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The IRS Dilemma on Nonprofits

David Callahan

The facts of the IRS case are complicated, but seem to boil down to a bunch of tone deaf civil servants doing a dumb thing, according to the findings of an internal probe by the Treasury Department. Regardless, though, it truly is alarming to imagine an IRS that targets some nonprofits for scrutiny based on their ideology. No matter where you are on the political spectrum, you should be able to agree that the IRS needs to be rigorously neutral in its oversight of the nonprofit sector. 

And so even though the speed with which Obama sacked the acting IRS director smacks of symbolism and expediency, it also sends a powerful message of zero tolerance to future IRS chiefs and other top officials. 

All that said, the IRS role on nonprofits has become increasingly untenable as more and more political money and activity -- much of it tax deductible -- is channeled through the nonprofit sector. More and more nonprofit entities of one kind or another are skirting or breaking the law, and the IRS has no choice but to be ever more vigilant and intrusive, which may or may not explain the agency's actions on Tea Party groups. 

Citizens United has made this situation worse in the past few years, but there is a longer back story here about the increasing politicization of philanthropy and civil society.

Back before the 1960s, highly ideological nonprofit organizations were not that common. There weren't that many advocacy organizations and the few think tanks, like Brookings, tended to be very research oriented. The foundation sector was far smaller and major foundations, like Carnegie and Rockefeller, tended to embrace a social science-based approach to changing public policy. Also, business was far less politically mobilized and, for the most part, didn't yet think of the nonprofit sector as a way to advance its interests. The left, in turn, relied mainly on a powerful labor movement to press it causes.

Over the past few decades, though, we've seen an escalating ideological arms race in which nonprofit organizations are central players. The Ford Foundation helped usher in a new era of ideological philanthropy starting in the late 1960s -- helping build much of the left's advocacy infrastructure -- and, by the 1980s, a determined cabal of conservative foundations like Olin and Bradley were funding an expanding right-wing policy infrastructure featuring hardline groups like Heritage and CATO. Legions of individual donors on both sides also poured into the fight, contributing millions in tax-deductible dollars to fund essentially political organizations with 501(c)3 status.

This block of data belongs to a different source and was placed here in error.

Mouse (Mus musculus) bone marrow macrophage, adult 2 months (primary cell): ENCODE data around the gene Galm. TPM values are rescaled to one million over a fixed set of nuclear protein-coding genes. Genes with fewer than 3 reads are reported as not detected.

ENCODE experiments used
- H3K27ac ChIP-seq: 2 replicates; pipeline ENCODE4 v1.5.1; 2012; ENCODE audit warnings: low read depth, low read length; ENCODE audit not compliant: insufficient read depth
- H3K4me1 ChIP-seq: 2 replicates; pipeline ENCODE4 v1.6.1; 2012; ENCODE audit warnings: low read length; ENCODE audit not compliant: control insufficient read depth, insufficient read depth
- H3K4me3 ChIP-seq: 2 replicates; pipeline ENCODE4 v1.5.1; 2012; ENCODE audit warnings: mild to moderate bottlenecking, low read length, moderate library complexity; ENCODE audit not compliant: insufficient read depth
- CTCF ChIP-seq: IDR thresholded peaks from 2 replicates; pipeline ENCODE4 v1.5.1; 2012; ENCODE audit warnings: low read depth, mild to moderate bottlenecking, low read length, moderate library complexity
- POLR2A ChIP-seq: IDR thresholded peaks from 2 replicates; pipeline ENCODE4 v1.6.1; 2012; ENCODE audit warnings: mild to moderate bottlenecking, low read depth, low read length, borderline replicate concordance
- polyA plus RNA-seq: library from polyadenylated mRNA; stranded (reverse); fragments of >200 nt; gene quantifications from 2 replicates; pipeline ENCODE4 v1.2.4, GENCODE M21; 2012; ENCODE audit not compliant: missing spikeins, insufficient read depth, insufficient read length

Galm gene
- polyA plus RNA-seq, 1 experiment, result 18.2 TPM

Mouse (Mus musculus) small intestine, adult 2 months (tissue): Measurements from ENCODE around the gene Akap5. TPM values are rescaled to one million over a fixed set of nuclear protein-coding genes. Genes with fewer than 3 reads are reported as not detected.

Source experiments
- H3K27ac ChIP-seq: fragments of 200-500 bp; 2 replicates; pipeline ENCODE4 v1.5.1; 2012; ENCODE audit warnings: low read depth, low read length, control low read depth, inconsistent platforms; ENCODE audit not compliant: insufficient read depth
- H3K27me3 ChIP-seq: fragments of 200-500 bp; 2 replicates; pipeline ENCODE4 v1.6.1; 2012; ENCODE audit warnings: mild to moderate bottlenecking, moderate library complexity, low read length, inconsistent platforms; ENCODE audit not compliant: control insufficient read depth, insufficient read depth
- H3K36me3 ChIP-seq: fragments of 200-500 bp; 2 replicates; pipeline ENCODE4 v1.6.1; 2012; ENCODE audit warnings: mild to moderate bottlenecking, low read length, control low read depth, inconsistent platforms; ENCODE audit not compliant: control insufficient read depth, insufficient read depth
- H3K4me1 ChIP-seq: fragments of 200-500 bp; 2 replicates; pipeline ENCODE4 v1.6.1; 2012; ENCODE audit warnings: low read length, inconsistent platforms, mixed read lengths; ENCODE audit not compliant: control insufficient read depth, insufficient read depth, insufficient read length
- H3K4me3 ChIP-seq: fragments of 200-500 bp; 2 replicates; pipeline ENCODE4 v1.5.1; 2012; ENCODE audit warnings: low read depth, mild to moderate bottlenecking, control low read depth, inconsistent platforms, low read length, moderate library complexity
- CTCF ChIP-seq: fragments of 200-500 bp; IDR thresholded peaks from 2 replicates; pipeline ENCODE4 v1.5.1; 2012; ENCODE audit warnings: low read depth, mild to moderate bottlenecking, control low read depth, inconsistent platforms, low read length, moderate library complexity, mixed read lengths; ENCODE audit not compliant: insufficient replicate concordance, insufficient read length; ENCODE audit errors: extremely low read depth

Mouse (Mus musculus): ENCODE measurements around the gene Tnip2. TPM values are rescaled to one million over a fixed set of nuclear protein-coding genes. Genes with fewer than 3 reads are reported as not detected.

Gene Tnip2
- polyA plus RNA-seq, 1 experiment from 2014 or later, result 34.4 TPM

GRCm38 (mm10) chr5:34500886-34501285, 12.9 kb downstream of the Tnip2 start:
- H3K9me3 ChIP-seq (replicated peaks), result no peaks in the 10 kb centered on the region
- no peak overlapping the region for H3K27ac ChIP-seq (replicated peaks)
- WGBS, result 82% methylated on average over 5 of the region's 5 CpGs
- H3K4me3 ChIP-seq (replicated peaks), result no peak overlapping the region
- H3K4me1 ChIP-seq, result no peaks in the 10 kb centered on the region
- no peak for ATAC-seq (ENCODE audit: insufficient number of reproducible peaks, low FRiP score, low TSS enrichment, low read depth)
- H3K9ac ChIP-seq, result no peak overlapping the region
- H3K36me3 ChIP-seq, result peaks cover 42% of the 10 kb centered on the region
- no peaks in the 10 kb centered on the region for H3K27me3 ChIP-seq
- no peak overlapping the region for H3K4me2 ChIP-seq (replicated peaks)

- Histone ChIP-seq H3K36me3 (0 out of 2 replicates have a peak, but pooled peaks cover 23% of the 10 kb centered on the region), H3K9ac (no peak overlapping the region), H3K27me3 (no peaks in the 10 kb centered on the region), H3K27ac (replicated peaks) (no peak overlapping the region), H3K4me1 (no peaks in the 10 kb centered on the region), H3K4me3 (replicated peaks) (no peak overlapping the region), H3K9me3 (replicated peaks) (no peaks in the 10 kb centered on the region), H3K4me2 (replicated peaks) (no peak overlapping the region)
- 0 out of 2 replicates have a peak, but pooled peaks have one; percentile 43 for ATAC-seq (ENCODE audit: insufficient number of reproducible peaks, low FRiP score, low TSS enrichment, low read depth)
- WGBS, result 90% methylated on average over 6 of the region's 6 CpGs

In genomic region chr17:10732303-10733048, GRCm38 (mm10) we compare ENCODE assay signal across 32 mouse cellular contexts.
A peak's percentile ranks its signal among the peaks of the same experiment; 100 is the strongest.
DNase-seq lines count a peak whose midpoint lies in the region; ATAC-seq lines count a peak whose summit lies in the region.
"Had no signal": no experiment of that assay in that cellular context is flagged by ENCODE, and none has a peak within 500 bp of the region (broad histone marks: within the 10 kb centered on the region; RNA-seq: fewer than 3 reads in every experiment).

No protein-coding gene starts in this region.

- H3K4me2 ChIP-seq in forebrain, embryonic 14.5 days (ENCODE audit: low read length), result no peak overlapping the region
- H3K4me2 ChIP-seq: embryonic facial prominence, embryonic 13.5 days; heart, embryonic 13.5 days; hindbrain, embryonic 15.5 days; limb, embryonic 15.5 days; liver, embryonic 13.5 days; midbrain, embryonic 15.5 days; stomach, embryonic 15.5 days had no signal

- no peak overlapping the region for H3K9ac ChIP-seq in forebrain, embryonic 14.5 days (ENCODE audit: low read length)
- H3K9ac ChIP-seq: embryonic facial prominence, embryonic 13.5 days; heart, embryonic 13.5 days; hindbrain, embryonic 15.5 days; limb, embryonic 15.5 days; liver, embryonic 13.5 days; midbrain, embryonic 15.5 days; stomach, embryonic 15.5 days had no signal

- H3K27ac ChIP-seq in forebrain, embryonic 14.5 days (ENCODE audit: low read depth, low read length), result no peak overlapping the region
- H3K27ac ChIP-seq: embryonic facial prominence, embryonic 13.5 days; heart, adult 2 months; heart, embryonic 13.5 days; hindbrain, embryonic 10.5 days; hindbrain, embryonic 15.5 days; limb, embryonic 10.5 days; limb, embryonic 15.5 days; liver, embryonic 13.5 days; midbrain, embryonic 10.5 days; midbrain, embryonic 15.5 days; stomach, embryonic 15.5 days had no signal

That was phase one of the perversion of what was once called the "charitable sector." 

In phase two, which we've seen more recently, previously arcane nonprofit forms -- like 501(c)4 and 527s -- became direct conduits for very large amounts of political money designed to shape electoral outcomes. First it was wealthy individuals like George Soros and Bob Perry (of Swift Boat fame) who exploited these entities. But, thanks to Citizens United, corporations were able to get into the act, pumping huge amounts of cash for political purposes through the U.S. Chamber of Commerce. Moving political money through nonprofits is attractive because, under current law, such organizations don't have to disclose their donors. 

This escalating ideological arms race conducted through nonprofit organs has put growing strains on the IRS, which was never designed to oversee a central battlefield in American political life. Can it be any wonder that something eventually went wrong as the agency tried to fulfill this mission?

Serious work needs to be done to reform the laws governing nonprofits and political activity. This is a complex and sensitive task. But at least one reform seems obvious: compel nonprofits to disclose their donors, which would instantly make them less attractive vehicles for political combat.